In the fourth round, new restrictions were imposed on transactions with state-owned enterprises, new investments in Russia’s energy sector, and trade restrictions on steel, iron, and luxury goods. Despite the four rounds of sanctions, Russia has not backed down from its aggressive policy.
The EU Council announced the fifth round of sanctions to increase economic pressure on the Kremlin. In it, the EU expanded restrictions on imports of solid fossil fuels and goods and exports of jet fuel to Russia. It also banned Russian access to EU ports and the entry of Russian and Belarusian transport operators into the EU.
Now, the Russian response to the economic pressure built by the West can provide clear insight into whether the following rounds of sanctions achieve the Western goal or whether Russian policies are tailored to its strategic and economic demands accordingly. .
Is it easy to induce Russia to give up its security objectives? Absolutely not. In his statements to Reuters, President Putin directly addressed Western sanctions. It banned the payment of gas and oil purchases in euros and dollars for countries that imposed or adopted the sanctions imposed on Russia. Meanwhile, refusing payment in roubles, he cut off gas supplies to Poland and Bulgaria. He imposed investment restrictions and closed Russian airspace to European and American airlines. He refused to return more than 400 Russian planes leased to Western companies for a value of $10 billion. It has restricted imports and exports to countries that have adopted the sanctions imposed on Russia. The competition continues between the two sides and the sixth round of sanctions is ready to be imposed on Russia. Indeed, the Russian economy is in relative decline as the estimated dependence of its economy on natural resources is around 95%. Despite this, it fights loyally against international economic gravity by forging alliances, institutions and parallel mechanisms. So far, Russia has tried to hold on.
During the discussions regarding the sixth round of sanctions by the Council of the EU, some countries economically dependent on Russian oil and gas rejected new sanctions against Russia. They also argue that sanctions are not the solution because all of Europe depends on Russian oil. EU states imported 2.2 million barrels per day of crude oil and 1.2 million barrels per day of petroleum products from Russia, from which Russia earned more than $1 million per day. Surely Russia would eventually take other steps and not give up. The economic conflict between Russia and the West is gradually intensifying.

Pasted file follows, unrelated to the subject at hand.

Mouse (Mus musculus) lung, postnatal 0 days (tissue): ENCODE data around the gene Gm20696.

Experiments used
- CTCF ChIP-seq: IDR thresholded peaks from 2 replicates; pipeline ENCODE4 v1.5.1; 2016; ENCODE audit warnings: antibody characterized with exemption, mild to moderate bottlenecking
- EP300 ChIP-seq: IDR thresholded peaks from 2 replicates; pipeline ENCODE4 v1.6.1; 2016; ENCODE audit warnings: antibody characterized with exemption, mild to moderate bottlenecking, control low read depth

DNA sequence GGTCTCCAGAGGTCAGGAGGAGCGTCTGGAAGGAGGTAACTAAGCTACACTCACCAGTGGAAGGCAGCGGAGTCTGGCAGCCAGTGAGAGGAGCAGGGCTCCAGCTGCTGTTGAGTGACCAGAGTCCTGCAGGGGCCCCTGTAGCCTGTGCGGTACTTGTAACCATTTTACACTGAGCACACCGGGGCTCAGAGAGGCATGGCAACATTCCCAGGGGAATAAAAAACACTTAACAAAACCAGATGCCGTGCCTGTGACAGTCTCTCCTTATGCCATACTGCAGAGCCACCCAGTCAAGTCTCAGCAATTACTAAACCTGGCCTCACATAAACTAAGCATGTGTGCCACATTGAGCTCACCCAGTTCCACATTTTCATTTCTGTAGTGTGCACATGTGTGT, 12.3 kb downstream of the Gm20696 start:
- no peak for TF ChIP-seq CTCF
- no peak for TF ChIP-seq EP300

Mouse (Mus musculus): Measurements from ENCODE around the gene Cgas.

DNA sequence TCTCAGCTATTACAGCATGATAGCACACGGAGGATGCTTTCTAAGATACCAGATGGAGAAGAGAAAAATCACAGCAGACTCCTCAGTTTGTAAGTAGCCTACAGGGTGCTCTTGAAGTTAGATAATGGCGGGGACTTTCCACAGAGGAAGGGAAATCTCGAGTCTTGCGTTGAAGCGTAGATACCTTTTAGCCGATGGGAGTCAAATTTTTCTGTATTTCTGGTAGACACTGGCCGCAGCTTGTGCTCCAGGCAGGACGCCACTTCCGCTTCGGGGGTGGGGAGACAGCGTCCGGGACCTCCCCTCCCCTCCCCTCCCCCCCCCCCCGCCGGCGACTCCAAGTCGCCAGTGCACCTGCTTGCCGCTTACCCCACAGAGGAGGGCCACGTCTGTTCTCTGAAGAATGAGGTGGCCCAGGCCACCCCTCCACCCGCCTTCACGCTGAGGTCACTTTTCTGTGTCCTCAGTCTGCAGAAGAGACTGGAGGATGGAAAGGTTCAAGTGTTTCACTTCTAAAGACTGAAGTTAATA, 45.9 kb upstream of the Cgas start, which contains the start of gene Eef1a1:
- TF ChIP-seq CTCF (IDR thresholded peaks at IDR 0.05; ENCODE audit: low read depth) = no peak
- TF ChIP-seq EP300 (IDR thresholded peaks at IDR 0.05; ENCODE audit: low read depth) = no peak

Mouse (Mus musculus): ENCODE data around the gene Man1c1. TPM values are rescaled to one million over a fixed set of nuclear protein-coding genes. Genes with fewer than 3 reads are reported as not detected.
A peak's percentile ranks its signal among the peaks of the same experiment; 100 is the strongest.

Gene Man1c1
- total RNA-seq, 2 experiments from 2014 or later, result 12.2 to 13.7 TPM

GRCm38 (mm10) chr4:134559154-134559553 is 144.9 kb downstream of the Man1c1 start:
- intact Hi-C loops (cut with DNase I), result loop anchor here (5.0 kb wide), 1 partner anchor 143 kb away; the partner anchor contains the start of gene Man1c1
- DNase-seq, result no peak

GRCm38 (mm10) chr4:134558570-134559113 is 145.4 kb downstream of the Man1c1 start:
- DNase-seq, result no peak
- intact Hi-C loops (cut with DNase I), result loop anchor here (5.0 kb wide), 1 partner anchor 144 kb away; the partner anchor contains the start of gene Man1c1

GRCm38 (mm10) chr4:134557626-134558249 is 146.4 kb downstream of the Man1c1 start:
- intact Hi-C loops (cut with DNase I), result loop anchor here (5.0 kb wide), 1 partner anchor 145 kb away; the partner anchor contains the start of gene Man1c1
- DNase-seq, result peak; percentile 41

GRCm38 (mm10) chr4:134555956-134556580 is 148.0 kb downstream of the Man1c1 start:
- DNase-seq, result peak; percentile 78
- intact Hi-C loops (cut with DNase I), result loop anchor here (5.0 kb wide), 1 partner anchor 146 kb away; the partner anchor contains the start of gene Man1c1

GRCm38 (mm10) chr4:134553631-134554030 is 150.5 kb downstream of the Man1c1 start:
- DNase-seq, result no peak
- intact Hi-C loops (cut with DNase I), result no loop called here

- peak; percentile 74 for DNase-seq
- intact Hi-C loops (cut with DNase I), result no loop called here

The EU has now taken the final decision to approve the sixth round of sanctions. The Council of the EU has announced that the 27 countries have agreed to impose an embargo on Russia and to stop 90% of maritime imports of crude oil by this year. The three landlocked nations of Hungary, Slovakia and the Czech Republic have been allowed to continue imports through the Soviet-era Druzhba pipeline for an indefinite period. The West is finally ready to exclude Sberbank from SWIFT which would affect Russia and the EU.
Considering all the non-binding scenarios, one can conclude that the Ukrainian crisis has unveiled many realities. First, Russia no longer seems to be a victim of the liberal economic trap and knows how and where to react to counter the economic recession and ensure regional security. Second, US hegemony has been challenged amid the Ukraine crisis. Third, the number of disagreements among the 27 EU member states over decision-making has highlighted the EU’s lack of harmony. For example, some landlocked countries, such as Hungary, were split on whether to approve a ban on Russian oil and gas imports. Finally, in world affairs, states are particularly opportunistic. Consider how India, one of the Quad members, increased its energy imports from Russia at low prices, despite the Quad’s vehement opposition to the Russian invasion of Ukraine.
The author is a research assistant at Balochistan Think Tank Network, BUITEMS, Quetta.